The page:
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Vol. 15. Issue 4.
Pages 299-304 (October - December 2022)
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Vol. 15. Issue 4.
Pages 299-304 (October - December 2022)
Original Article
Open Access
Role of reading medium and audio distractors on visual search
Aiswaryah Radhakrishnana,
Corresponding author

Corresponding author.
, Mohan Balakrishnanb, Soumyasmita Beherab, Roshini Raghunandhanb
a Assistant Professor (Optometry), Department of Ophthalmology, SRM Medical College and Research Center, SRM Institute of Science and Technology, Potheri, Kattankulathur 603203, Chengalpattu District, Tamil Nadu, India
b BOptom students, SRM Medical College and Research Center, SRM Institute of Science and Technology, Potheri, Kattankulathur 603203, Chengalpattu District, Tamil Nadu, India
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Visual search is an active perceptual task influenced by objective factors and subjective factors such as task difficulty, distractors, attention and familiarity respectively. We studied the effect of different search directions, task medium and presence or absence of audio distractors on visual search time in young normal subjects


Twenty-four young (19–27 years) subjects with normal ocular health (except refractive error) participated in the study after obtaining informed consent. Subjects performed a word search task of ten 7-letter words of medium difficulty level. It was performed by each subject in Up-down, Down-Up, Left-Right, Right-Left, Diagonal and Random directions, with equal number of distractors. The task was performed in paper and digital medium, with or without audio distractors. The conditions were performed in random order by each subject and the time taken to accurately complete the word search was documented for each condition.


The visual search time (VST) was significantly different with different search directions (ANOVA p<0.0001, df=5), considering both digital and non-digital medium, with or without audio distractors. The average VST was the least for left-right search direction (100±7.2 s) and was highest for random search direction (291±19 s), on a digital medium (VSTdigital: 183±77 s) and in presence of an audio distractor (VSTaudio: 184±77 s). The VST scores were not correlated with the age (r=-0.14, p = 0.25).


The visual search time is significantly delayed for search direction other than left-right direction and in presence of an audio distractor on a digital medium. These factors could play a significant role in visual orientation and specific tasks such as reading.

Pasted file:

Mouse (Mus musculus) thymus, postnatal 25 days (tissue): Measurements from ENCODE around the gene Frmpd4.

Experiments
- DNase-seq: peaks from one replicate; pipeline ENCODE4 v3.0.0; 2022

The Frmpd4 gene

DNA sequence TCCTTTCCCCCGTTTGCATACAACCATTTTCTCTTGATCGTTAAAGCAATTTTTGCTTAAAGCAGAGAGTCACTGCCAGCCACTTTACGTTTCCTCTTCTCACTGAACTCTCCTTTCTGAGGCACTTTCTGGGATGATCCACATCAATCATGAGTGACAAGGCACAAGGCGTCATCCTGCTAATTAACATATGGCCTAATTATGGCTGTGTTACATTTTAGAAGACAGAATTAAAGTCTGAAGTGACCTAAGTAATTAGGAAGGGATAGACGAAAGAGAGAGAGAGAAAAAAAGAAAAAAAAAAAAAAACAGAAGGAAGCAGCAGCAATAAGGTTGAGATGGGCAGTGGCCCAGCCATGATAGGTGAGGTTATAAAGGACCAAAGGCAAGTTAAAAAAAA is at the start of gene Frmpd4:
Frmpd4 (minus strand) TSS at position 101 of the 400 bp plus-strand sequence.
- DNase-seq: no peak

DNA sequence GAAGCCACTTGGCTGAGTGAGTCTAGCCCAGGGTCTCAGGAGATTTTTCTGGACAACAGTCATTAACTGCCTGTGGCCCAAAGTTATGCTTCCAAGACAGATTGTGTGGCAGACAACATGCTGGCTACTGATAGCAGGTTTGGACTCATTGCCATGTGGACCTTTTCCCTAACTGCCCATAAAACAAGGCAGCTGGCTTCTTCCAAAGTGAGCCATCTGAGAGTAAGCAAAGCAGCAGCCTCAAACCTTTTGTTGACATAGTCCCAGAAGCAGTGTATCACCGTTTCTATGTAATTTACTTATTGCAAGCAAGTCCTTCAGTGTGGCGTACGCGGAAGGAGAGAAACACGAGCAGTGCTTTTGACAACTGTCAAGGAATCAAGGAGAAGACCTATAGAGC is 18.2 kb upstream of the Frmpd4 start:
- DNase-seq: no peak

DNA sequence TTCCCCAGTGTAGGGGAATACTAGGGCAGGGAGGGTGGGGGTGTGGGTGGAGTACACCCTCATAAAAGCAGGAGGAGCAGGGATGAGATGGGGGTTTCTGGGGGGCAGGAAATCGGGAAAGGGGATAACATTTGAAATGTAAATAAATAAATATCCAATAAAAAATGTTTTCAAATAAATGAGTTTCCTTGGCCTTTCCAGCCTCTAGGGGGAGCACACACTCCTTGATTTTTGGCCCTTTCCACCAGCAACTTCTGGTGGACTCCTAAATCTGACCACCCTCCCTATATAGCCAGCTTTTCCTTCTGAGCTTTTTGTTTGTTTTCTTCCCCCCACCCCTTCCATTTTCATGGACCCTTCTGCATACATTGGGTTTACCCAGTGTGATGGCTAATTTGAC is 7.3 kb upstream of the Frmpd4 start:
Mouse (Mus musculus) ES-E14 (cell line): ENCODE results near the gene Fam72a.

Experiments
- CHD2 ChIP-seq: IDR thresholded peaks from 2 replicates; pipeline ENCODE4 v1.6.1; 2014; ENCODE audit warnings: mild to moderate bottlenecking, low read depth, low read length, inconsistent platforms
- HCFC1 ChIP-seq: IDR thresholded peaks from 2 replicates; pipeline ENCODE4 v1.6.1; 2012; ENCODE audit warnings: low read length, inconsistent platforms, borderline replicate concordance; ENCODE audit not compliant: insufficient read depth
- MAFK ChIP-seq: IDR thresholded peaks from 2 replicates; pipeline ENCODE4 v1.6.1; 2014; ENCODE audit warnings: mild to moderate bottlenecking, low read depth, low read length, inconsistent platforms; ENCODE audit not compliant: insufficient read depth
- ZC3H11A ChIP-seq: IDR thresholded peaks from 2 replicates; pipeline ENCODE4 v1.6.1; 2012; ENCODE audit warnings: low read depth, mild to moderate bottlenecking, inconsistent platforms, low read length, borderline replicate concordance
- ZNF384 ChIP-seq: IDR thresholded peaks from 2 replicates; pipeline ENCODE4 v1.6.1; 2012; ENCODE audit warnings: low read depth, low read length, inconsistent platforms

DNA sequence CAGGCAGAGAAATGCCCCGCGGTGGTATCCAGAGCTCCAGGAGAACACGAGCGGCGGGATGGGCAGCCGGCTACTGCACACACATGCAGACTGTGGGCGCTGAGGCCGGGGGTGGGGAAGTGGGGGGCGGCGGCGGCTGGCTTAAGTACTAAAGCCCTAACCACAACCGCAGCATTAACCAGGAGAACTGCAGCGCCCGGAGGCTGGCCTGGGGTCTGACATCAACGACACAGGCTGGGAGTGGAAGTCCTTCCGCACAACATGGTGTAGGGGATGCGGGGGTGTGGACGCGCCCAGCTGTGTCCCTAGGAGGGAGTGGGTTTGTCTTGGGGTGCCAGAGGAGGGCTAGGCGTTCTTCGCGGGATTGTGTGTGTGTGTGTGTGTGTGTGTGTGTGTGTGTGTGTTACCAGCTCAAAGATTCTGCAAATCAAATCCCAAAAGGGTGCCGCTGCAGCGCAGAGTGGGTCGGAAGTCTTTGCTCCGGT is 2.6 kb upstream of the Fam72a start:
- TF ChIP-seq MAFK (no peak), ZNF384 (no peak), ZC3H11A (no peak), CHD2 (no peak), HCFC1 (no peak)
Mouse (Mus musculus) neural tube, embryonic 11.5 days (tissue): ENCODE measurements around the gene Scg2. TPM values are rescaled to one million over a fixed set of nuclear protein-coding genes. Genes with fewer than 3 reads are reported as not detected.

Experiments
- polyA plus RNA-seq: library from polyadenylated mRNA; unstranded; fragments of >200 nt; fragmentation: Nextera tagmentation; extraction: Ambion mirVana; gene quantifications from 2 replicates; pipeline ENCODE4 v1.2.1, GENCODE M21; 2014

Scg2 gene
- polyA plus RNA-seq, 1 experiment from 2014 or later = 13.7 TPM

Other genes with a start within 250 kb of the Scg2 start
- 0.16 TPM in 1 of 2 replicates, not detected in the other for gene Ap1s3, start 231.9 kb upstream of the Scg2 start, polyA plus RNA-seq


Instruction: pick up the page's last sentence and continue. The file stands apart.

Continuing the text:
Visual search
Word search
Digital medium
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Visual search is a perceptual task that requires detection of a particular stimulus called target from a visual array of other stimuli called distractors [1]. Feature integration and combination theories regarding visual search suggest [2, 3] that visual search involves parallel processing and is significantly influenced by visual attention. Previous studies also reported that visual search process is faster for previously recognized target, distractors of similar visual quality, distractors with unique visual feature such as color, shape, orientation, or size by efficient feature search [3–5].

Wolfe, Friedman-Hill [3] assessed the role of categorization and orientation in visual search using straight target and distractors tilted to the left or right or tilted targets and tilted distractors. It was established that orientation of the target and distractors enhances the visual search when the distractors are homogeneous. Furthermore, studies show that the visual search for a moving target and popped out target were faster due to simultaneous processing of movement and form [6, 7] Familiarity helped visual search if the familiarity confined to the background and studies show target-background similarity and background uniformity adversely influenced visual search time [8].

Visual search is conventionally quantified in terms of reaction time or error rates. Brussee, van Nispen [9] reported that age and educational level played a significant role visual search and that better contrast sensitivity was associated with higher reading speed. The error rates in word detection was studied by Henderson and Chard [10] . The targets and the distractors were semantically similar, different or random. They found that the error rate was less for the different semantic condition. Smilek, Frischen [11] assessed the influence of memory and attention on visual search. Subjects performed a dual task of memorizing the test display item or by ignoring it. The shallower reaction time for dual task condition indicated that memory influenced the efficiency of search.

Several factors [12] such as heterogeneity of the distractors, familiarity of the target, attention, number of targets and distractors, set size and orientation of the target with respect to the distractors affect visual search. The efficiency of a search was found to be influenced by the distribution of items across the visual field and other confounders to visual processing such as binocularity [13]. In general, search efficiency decreased as the similarity between target and distractors increased.

With an increasing use of digital medium for various visual tasks, the observers encounter an unfamiliar visual environment. While most visual search studies are performed on an electronic or digital medium, there is a lack of information of how the medium of visual search influences visual search time. In this study, we assessed the visual reaction time with different visual search directions using digital and non-digital medium, in presence and absence of an audio input as a distractor.


A total of twenty four undergraduate students from the SRM Medical College and Research Center participated this study. All subjects underwent a preliminary ophthalmic evaluation. The mean age of the participants was 20.6 ± 1.7years (Range: 19 to 27 years). The mean spherical equivalent was −0.47D±0.97D. Subjects had normal ocular health and those with high refractive errors were excluded from the study. Subjects were screened for cognitive impairment using MoCA (Montreal Cognitive Assessment) questionnaire [14] and the scores were normal. All subjects provided a written informed consent before beginning the measurements.